You might be asking yourself, “why would anybody want to rollerskate on synthetic ice?” As silly as it sounds, you can believe that there are people out there that have an interest in being able to skate on any kind of flooring that they can. Whether it is synthetic ice or authentic ice, gliding across the floor on wheels might be a bit more difficult than you could imagine. Can you do it? If you have the skills, yes. If you don’t have the skills, you might want to try to build them before you rush to the floor and give it a go.
Synthetic Ice is Slick
Back in the early 1960s when synthetic ice first came into the public eye it might have been much easier to rollerskate on it. At first, artificial ice was cumbersome and bulky. This kind of flooring had to be constantly lubricated in order to be slick enough to allow ice skates to glide over it. Although we don’t know of anybody that tried to rollerskate on this particular flooring back in those days, it is possible that there were people that attempted it. With and without the lubricant.
Rollerskating on an Ice Rink
Ice is slick. It gets even slicker when something causes friction on it that generates enough heat to melt a little bit of it. When this melting occurs it creates a natural lubricant that sends whatever is upon it gracefully on its way in a glide across the surface. However, wheels are not made for slipping across a surface, they are made to roll. When you roll your wheels across the ice flooring, you cause a little bit of the ice to melt. Your wheels will not turn on the floor as they would on solid ground; they will slip and slide, making your range of motion very difficult, and your ability to stop without falling almost impossible.
Rollerskating on Syntetic Ice
Now, there is a type of dryland hockey flooring that is similar to synthetic ice but made for rollerblades and shoes. However, slick tiles and synthetic ice panels are very different from each other. Synthetic ice can be created in a number of ways, but the high-quality flooring that has self-lubricating properties is slick and very similar to real ice. If somebody was to rollerskate across the surface of a synthetic ice rink, they would more than likely suffer the same fate as they would on real ice. This is not to say that it is impossible to rollerskate on this surface, but that it could prove to be challenging to do so. As for actually playing a game, or practicing hockey moves on synthetic ice flooring in roller skates, or rollerblades it would not be recommended to even try. Rollerskates and synthetic ice do not mix well.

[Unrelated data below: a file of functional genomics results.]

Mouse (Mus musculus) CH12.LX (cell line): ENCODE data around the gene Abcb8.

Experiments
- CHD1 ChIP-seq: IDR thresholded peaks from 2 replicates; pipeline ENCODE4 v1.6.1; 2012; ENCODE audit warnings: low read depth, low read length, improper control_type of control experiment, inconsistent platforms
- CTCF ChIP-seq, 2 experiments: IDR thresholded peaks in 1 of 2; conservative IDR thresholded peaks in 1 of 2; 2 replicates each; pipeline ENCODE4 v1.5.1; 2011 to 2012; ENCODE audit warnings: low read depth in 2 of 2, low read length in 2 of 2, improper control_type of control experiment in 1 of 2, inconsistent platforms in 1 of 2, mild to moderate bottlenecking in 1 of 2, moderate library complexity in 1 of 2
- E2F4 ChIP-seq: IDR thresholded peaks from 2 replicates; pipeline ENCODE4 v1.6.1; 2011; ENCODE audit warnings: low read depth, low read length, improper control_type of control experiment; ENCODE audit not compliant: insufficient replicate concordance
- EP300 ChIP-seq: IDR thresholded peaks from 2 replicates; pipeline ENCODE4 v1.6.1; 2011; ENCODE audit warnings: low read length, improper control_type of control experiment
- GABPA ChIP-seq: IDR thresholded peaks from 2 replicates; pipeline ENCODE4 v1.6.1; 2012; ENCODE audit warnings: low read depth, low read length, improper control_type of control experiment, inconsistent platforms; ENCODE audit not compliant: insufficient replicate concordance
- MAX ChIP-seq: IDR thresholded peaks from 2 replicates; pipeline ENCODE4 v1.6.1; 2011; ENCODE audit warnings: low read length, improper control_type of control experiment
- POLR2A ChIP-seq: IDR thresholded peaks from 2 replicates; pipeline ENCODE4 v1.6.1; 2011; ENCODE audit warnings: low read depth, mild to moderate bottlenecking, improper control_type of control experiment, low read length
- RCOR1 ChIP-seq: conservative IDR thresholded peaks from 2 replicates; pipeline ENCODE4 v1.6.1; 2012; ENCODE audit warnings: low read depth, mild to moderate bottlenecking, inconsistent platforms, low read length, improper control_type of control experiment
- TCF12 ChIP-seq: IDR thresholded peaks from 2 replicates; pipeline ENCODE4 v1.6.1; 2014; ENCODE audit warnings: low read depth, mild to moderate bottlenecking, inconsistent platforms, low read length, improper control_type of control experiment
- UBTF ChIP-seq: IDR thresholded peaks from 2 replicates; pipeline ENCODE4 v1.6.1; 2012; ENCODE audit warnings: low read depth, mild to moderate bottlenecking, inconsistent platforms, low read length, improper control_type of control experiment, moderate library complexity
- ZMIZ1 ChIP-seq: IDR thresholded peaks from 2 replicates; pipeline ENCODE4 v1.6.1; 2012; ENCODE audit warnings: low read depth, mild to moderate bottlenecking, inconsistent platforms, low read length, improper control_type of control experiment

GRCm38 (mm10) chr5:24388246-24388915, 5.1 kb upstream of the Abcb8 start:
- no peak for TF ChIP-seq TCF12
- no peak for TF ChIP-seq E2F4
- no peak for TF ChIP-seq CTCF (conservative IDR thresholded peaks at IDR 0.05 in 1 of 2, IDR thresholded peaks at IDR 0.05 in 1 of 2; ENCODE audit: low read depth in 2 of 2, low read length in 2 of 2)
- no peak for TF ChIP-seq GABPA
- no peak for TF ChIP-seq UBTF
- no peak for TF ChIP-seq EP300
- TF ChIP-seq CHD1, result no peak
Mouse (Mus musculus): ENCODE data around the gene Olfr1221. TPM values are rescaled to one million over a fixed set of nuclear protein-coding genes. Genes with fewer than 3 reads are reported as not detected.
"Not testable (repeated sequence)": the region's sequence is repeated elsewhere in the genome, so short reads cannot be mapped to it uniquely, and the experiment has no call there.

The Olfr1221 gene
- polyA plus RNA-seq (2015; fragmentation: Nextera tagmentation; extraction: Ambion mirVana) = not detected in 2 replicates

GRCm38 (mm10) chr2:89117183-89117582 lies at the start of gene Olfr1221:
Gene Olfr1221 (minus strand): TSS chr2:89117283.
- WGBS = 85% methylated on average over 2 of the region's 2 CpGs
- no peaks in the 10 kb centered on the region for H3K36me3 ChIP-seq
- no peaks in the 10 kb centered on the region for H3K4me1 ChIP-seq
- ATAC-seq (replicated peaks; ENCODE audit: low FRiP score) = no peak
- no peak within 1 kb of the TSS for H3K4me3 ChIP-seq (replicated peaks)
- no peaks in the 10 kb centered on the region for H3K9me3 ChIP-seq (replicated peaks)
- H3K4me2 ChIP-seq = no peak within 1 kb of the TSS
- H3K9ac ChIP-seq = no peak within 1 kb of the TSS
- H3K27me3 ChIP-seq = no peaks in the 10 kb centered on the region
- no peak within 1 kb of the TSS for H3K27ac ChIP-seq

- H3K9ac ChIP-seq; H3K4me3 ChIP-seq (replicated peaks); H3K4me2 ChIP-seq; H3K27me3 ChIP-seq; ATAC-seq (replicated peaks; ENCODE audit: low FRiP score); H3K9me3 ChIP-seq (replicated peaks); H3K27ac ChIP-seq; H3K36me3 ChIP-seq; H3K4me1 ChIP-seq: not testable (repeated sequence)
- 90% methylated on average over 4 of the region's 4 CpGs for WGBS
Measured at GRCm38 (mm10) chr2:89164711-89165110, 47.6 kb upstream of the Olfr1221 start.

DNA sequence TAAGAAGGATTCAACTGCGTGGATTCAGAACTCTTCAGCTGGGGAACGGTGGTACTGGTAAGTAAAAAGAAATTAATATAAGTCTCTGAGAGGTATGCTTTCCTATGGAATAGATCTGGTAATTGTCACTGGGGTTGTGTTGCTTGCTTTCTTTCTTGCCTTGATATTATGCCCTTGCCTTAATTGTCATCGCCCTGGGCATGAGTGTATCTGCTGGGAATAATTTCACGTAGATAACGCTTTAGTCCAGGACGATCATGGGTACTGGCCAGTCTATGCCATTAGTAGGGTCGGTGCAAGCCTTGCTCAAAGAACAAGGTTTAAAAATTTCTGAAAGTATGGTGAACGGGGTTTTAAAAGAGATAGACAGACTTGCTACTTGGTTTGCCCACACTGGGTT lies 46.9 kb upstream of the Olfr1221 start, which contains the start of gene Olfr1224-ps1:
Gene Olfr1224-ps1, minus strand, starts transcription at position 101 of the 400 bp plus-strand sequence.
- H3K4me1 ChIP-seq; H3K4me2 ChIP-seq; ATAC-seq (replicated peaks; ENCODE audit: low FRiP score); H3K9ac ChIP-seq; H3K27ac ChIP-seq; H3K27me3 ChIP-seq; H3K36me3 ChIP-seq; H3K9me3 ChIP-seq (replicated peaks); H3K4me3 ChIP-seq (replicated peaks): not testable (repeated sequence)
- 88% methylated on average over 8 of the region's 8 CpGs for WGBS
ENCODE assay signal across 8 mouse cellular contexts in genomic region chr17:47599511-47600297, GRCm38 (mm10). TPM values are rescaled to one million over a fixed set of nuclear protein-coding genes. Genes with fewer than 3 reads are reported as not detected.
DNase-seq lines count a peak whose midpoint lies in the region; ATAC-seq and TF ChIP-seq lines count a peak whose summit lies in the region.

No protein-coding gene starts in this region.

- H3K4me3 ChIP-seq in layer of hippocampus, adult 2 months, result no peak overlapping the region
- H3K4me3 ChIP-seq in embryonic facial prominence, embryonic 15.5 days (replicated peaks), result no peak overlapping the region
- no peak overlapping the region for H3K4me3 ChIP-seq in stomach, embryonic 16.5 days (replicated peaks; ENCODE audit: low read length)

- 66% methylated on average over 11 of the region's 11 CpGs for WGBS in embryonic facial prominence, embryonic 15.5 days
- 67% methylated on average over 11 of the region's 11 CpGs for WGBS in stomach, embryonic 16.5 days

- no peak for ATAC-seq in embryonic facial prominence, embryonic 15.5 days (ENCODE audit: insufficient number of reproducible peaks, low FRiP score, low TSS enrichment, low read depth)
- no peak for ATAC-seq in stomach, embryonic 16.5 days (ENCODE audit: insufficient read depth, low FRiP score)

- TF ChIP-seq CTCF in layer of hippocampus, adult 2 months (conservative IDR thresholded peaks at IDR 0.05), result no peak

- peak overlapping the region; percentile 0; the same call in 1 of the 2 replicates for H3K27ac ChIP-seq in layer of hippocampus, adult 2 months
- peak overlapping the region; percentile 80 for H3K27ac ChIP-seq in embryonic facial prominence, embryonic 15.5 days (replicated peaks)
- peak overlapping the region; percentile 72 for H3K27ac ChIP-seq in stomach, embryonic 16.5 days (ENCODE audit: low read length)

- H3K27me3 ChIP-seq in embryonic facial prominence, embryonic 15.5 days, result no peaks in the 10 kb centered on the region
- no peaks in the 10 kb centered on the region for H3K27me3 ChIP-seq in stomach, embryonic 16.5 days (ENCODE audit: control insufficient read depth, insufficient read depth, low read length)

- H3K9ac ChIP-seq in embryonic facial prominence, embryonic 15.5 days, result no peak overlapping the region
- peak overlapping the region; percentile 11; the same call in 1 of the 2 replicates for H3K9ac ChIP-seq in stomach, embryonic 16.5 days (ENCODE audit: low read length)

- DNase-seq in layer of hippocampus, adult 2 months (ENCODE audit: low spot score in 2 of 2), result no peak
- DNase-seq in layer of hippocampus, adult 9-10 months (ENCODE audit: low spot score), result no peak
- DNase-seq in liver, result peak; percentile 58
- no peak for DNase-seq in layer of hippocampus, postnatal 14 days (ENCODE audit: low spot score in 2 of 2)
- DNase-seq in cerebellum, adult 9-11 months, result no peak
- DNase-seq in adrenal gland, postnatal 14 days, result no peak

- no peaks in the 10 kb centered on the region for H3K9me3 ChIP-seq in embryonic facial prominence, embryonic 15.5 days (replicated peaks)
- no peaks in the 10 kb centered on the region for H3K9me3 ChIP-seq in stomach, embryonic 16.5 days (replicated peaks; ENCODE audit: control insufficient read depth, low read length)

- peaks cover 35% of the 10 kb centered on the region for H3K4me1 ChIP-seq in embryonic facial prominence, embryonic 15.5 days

Ice Skates on Synthetic Ice
As we mentioned above, some synthetic ice comes equipped with a built-in lubricating system. Lesser quality synthetic ice requires some sort of lubricant or additive to the flooring in order to be an effective ice skating flooring. With that being said, synthetic ice was created specifically for ice skates. This means that it is built to endure and last the abuse of the ice skating blades that are on ice skates. For the most part, ice skating on artificial ice is much like ice skating on real ice, however, there is a bit of a drag for skaters. The resistance that is present for the skaters is not a bad one. Having to push harder and put out more effort in order to stay in motion can build muscle and endurance.
At the end of the day, rollerskating on any kind of ice flooring is not a good idea. However, some people are adventurous and love a challenge. Yes, it is a horrible idea to try and rollerskate on ice, but even worse to skateboard across it. But, who knows…maybe there will be a sport built from wheels on ice someday.
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